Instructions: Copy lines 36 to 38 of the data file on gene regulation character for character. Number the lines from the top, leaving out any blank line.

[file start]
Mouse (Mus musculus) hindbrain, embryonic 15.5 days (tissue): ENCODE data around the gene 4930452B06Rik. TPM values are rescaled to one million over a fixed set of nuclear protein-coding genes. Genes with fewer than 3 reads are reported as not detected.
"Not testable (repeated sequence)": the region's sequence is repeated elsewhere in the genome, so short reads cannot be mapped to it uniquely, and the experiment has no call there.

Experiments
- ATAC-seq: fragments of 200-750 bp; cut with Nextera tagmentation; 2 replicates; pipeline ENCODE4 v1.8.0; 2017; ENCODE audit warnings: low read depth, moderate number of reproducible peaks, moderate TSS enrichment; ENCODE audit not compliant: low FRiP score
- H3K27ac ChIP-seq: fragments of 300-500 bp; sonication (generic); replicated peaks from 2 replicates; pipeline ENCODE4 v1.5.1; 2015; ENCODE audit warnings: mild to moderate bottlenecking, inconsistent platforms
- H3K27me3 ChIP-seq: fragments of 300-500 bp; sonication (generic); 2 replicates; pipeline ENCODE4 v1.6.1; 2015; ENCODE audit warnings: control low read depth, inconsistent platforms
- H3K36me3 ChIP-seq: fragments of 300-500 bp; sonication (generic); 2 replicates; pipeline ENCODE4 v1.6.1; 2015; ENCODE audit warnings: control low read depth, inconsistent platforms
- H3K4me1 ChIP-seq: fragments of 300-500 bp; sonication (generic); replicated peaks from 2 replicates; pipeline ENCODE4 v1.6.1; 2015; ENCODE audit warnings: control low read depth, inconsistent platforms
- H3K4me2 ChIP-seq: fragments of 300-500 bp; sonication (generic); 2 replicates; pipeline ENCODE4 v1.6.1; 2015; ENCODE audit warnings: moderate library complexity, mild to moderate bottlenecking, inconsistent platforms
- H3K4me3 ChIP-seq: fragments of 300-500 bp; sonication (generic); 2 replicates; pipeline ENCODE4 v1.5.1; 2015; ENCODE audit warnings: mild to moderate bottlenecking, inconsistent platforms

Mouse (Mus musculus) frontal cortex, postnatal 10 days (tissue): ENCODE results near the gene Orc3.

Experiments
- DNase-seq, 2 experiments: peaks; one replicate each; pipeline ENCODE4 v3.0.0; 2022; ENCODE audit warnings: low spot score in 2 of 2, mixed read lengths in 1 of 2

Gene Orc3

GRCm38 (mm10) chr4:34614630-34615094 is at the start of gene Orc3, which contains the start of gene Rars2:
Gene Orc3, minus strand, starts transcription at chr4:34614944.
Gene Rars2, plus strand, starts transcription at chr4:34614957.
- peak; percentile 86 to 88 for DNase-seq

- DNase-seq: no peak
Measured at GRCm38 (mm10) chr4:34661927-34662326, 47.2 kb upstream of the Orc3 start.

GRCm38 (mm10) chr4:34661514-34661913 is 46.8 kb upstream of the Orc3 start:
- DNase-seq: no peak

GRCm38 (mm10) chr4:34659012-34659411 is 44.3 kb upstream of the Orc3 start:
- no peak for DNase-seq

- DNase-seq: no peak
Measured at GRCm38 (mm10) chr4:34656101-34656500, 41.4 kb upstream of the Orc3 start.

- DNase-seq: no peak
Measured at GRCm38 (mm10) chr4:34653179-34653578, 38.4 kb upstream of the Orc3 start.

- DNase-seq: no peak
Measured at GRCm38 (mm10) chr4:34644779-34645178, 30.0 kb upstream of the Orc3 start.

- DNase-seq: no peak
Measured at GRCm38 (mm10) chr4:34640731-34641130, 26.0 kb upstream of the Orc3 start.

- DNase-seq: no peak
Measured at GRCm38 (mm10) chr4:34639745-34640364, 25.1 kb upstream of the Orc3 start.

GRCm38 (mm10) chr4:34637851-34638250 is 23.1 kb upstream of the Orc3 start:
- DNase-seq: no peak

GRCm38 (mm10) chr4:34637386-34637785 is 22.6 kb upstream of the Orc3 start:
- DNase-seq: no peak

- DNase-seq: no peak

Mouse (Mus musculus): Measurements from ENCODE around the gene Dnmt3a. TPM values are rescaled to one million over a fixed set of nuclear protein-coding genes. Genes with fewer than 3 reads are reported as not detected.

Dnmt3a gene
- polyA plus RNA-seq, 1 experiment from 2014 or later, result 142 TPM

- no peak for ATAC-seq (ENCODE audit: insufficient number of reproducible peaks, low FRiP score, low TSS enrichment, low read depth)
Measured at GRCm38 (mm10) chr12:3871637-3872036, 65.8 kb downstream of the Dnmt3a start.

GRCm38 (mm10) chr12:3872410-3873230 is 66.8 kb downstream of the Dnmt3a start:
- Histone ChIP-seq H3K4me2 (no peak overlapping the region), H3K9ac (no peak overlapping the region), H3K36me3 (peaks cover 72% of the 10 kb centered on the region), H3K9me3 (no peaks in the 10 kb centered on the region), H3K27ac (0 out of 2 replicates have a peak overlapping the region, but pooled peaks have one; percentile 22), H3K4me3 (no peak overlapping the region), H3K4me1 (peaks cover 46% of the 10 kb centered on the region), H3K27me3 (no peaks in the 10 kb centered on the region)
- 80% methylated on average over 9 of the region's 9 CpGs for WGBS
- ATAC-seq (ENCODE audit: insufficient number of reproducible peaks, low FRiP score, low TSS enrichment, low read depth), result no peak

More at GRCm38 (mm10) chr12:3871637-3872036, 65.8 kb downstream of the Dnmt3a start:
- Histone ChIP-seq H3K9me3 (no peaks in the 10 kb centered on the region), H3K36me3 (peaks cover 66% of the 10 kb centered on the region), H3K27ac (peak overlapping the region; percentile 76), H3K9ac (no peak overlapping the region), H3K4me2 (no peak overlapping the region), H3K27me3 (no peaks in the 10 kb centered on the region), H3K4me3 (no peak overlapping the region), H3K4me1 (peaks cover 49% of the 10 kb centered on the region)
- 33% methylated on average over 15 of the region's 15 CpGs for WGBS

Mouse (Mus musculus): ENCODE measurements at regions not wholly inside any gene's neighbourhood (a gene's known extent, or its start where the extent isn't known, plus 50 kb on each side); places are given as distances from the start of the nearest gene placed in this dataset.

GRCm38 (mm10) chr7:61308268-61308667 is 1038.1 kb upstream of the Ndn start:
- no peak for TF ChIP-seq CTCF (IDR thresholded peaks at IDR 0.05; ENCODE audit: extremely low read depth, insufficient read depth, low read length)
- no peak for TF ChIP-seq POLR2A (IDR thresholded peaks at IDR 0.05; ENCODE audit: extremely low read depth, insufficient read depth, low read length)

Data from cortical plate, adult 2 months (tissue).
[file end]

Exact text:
- DNase-seq: no peak

GRCm38 (mm10) chr4:34637386-34637785 is 22.6 kb upstream of the Orc3 start:
- DNase-seq: no peak